‘An extended period of instability and insecurity, especially one resulting from a series of catastrophic events’: if ‘permacrisis’ is the defining word of 2022, as declared by Collins Dictionary, then Ros Atkins, the straight-talking facts man helping us make sense of it all, is surely the year’s defining journalist.
Atkins has been long known to news junkies as the host of Outside Source, the innovative news programme presented live from inside the BBC newsroom which broke new ground in its use of social media and video feeds.
The last twelve months, however, have seen the journalist undergo an explosion in popularity, becoming a household name to casual news consumers on Twitter feeds and beyond. Dubbed the BBC’s ‘explainer-in-chief’, the journalist has become the first port of call for those seeking clarification on the seemingly endless bombardment of breaking news. From dissecting party gate to deciphering Boris Johnson’s perplexing Peppa Pig speech, he has won praise across the political spectrum for his succinct, matter-of-fact explainer videos, which rack up millions of views each.
Now, BBC News’ Analysis Editor is bringing his trademark brand of assertive, fact-driven journalism to his weekly news programme, Ros Atkins on the Week. Rather than focussing on just one story, the programme seeks to set the record straight on the biggest national and international stories of the week, with the same level of analysis, data, fact-checking, and contextualisation that made his short explainers such a success.
“The idea for this programme was for people who are interested in the news, but don't necessarily have time to follow every last twist and turn. Could you create a highly distilled version of some of the most important aspects of the week?” Atkins tells me.
The wide range of topics covered in the opening three episodes include the battle for Kherson in Ukraine, fleeing Foxconn workers in China, and the US mid-terms, with Atkins offering insight on how these seemingly distant stories directly impact us in the UK.
For good reason, politics has dominated the news here in the UK. And if you’ve not seen what’s happening in Iran, this video goes through it. It’s a remarkable story. pic.twitter.com/lrLcoq4h4U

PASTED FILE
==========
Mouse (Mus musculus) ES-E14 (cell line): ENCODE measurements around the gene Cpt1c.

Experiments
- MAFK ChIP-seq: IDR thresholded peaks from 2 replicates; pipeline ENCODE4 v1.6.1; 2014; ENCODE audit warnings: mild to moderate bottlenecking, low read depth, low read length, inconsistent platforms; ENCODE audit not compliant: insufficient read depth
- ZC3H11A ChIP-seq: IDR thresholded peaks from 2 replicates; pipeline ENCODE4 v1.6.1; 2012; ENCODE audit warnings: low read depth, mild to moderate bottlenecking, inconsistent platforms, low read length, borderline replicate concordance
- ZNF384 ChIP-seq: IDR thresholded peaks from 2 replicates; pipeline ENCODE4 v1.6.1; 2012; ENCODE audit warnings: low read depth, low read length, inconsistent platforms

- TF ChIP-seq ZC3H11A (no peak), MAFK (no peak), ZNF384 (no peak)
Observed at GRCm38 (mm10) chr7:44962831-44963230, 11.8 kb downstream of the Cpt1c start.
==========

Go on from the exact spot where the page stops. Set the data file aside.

— Ros Atkins (@BBCRosAtkins) October 28, 2022
The programme has received a rapturous response online, from comedian Jack Whitehall praising its ‘smart, accessible journalism’ to secondary school teachers showing episodes to their students in class. How does Atkins keep striking gold?
“I'm not sure there's a set winning formula but, for me, human beings love stories. We love stories when we're children. We love stories sitting around the dinner table. We love stories when we're on holiday talking with people. Stories are an integral part of the human experience, and we like to know what happens next,” Atkins says.
“I saw a guy on Twitter the other day sharing one of our videos say, ‘It feels like this presenter at the beginning is saying, ‘Come here, I've got a story to tell you.’ That's exactly what I'm trying to do,” he adds.
Considering his sustained success, it’s surprising to discover that Atkins nearly gave up journalism altogether in 2019.
Despite Outside Source holding a good spot in the schedule, retaining solid ratings, and winning praise from those both inside and outside the BBC for its innovative format, the programme was struggling to perform in the digital arena. “The work that we were doing on our socials just wasn't cutting through - our numbers were, basically, not very good. And I thought, well, for me, this isn't good enough,” he admits.
So began a three-year journey to solve the elusive problem, how does journalism cut through the noise in the disruptive, lightening-speed world of the internet?
Atkins looked to the work of great storytellers for answers, from stand-up comedians to podcasters and even mates down the pub. He cites podcasts This American Life and The Missing Crypto Queen as sources of inspiration, commenting on the latter: “The team behind [The Missing Crypto Queen] have done a brilliant job of both doing exceptionally important journalism and marrying that up with a story that you're constantly thinking, what happens next, what happens next…”